I booked via Agoda, since the rates I got here were cheaper than what I saw on Action Geckos’ website.   I specifically chose their Beach Bungalow because of its beachfront location.  It’s expensive at Php 2,150 per night for a solo traveler, but it was worth it.

I especially appreciated their warm welcome.  I was charmed when I opened the door and saw the bed canopied with an intricately-made mosquito net.


I was even more charmed when I saw the welcome note with flowers.  Such a sweet and thoughtful gesture.

And I loved my room’s furnishing too!  Who knew you could make beautiful ceiling lamps from a bulb and strainer?


And the bathroom was beautiful!  I loved the mosaic of colorful tiles on the vanity and the floor.

And yes, after making do with just cold water and using dipper at Enigmata, it was nice to finally have access to a shower with strong water pressure and hot water.

My room was called Ardent, which is named after one of Camiguin’s hot springs as featured on this blog.  It has a hammock and wooden loungers right at its doorstep, which offers me a good view of the sea.

I loved that my room was right by the beach.  Even when I chose to stay in my room as it was too hot outside, I could hear the waves crashing against the shore.

Aside from the hammock right in front of my room, there were hammocks too beside the bungalow where my room was located.


The resort’s restaurant is called Tuko (Gecko) and serves local and international cuisine.  I loved its very native ambience.


My first meal here was the dinner I had on my first night.  I ordered their specials for the day, which was Meatballs with potato chips and garlic mayo and mango shake (sorry I forgot to take its photo).  I did not like it.  The garlic mayo was too garlicky and the mango shake was bland.

The following day, I had Filipino breakfast, which consisted of tocino, egg, and tea.  Yikes!  It was the worst tocino I’ve ever had.  It was too salty.  I told one of the staff and they said it’s homemade.


Since the food I had so far were not good, I opted to go out for lunch but come dinner, I had no choice but to again dine at Tuko as there were no other resorts or restaurants near Action Geckos.  I had  Spaghetti Action Geckos, which was described as Asian style spaghetti with chicken and vegetables.  It sounded interesting, but I found it weird.  It’s like pancit, but with pasta.  And it’s again too salty.  By this time, I was convinced of the resort having expensive but so-so food.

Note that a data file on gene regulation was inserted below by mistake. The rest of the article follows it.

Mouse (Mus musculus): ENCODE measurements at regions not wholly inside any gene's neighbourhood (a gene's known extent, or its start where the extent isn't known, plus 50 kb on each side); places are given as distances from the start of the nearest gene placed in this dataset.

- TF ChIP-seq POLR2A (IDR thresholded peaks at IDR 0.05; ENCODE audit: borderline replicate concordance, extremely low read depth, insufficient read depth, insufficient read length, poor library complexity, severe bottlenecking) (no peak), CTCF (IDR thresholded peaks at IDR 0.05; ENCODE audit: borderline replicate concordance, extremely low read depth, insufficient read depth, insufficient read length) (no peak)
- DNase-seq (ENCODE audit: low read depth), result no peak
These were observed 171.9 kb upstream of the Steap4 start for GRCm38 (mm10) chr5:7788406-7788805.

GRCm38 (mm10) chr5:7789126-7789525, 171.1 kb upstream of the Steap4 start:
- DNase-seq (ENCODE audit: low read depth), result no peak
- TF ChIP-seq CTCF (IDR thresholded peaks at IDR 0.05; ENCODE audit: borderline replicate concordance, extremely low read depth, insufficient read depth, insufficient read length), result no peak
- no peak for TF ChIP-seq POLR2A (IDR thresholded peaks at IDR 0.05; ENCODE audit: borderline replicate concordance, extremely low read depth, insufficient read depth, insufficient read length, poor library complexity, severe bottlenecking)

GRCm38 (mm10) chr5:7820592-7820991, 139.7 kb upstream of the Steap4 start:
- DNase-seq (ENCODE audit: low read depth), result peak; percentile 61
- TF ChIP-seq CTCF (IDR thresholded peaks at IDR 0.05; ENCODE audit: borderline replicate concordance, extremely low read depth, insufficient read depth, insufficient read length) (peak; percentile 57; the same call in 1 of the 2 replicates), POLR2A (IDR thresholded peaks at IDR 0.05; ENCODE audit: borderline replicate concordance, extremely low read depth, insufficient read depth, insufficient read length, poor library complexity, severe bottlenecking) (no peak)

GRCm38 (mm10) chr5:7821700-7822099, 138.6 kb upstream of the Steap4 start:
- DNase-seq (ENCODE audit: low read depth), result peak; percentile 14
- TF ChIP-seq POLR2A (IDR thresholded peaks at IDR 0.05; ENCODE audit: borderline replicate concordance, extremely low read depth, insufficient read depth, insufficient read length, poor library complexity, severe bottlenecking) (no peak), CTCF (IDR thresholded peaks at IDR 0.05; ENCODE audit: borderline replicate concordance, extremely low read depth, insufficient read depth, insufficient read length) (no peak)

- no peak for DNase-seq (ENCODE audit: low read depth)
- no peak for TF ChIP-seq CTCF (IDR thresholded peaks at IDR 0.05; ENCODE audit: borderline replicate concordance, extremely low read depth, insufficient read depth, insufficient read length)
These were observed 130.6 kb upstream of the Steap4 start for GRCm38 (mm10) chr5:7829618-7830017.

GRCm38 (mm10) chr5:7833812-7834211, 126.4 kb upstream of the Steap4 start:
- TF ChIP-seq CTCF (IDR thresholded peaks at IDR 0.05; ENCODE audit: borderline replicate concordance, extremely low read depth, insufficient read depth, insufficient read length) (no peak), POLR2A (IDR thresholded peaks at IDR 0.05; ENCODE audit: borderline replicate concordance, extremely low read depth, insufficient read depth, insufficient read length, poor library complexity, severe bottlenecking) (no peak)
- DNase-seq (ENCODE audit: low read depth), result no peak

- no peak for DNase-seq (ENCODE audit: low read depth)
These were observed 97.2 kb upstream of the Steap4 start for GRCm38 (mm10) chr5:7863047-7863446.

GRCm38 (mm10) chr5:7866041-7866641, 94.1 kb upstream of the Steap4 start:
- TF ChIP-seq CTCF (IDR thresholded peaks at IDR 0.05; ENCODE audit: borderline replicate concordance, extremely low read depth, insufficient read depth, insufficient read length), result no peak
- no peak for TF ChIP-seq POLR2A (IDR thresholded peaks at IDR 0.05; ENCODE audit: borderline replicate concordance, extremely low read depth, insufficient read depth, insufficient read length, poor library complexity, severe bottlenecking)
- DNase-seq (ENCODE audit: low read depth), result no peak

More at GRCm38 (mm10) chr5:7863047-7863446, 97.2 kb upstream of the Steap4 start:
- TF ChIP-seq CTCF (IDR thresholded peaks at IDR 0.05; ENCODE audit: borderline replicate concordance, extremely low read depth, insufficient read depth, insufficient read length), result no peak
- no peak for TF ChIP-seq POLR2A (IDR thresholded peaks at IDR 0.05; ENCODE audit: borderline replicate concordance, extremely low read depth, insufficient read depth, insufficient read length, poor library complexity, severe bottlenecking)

The next morning, I ordered Helvetia for breakfast, which is a combination of grated potato fried with onion, topped with melted cheese and bacon bits.  Tuko’s menu specifically mentioned that it had a 20-minute preparation time and the staff who took my order said so too, but added that it’s a specialty so I took her word and was not disappointed as it was the only food I liked here.  For my drinks, I upgraded my regular coffee to Latte Machiato.


Unlike White Island’s white-sand beach, the beach here has black sand.  Though this is something not new to me as we also had black-sand beaches in Aklan (I’ve even blogged about one of them HERE), I found the black sand here to be the finest.

It was nice to walk barefoot on it and watch my feet create footprints, or just sit and watch the horizon while squishing the fine sand between my toes.

On Action Geckos’ photo gallery, they had photos of their beachfront with volcanoes (or mountain range?) as its backdrop, but I did not see such a view.  Instead, I chanced on these sights, but the volcanoes/mountain range were not right in front of the resort, but about a dozen meters from it.

Too bad the towering coconut trees were blocking the views (or perhaps when the photos were taken, the coconuts were still not that tall so the mountain range was very visible from the beachfront).

While walking along the beachfront, I also chanced upon these fishermen.


You may have noticed that my beach photos so far had overcast skies, and that’s because the weather was pretty bad on my second day here.  Thankfully, the weather improved on my third and last day.


Note the bluer sky and the sea.

Action Geckos’ garden is beautiful and most of the flowers were in full bloom when I was there.  My favorites were the colorful cosmos that came in yellow or pink, or a combination of both.


There were white and pink vica plants (top photos in the succeeding collage) too, as well as sampaguita (lower left), which is the national flower of the Philippines.  I don’t know what the other two flowers are though, but I’ve seen them before.


There was hibiscus too, and more flowers that I’m familiar with, but cannot specifically identify.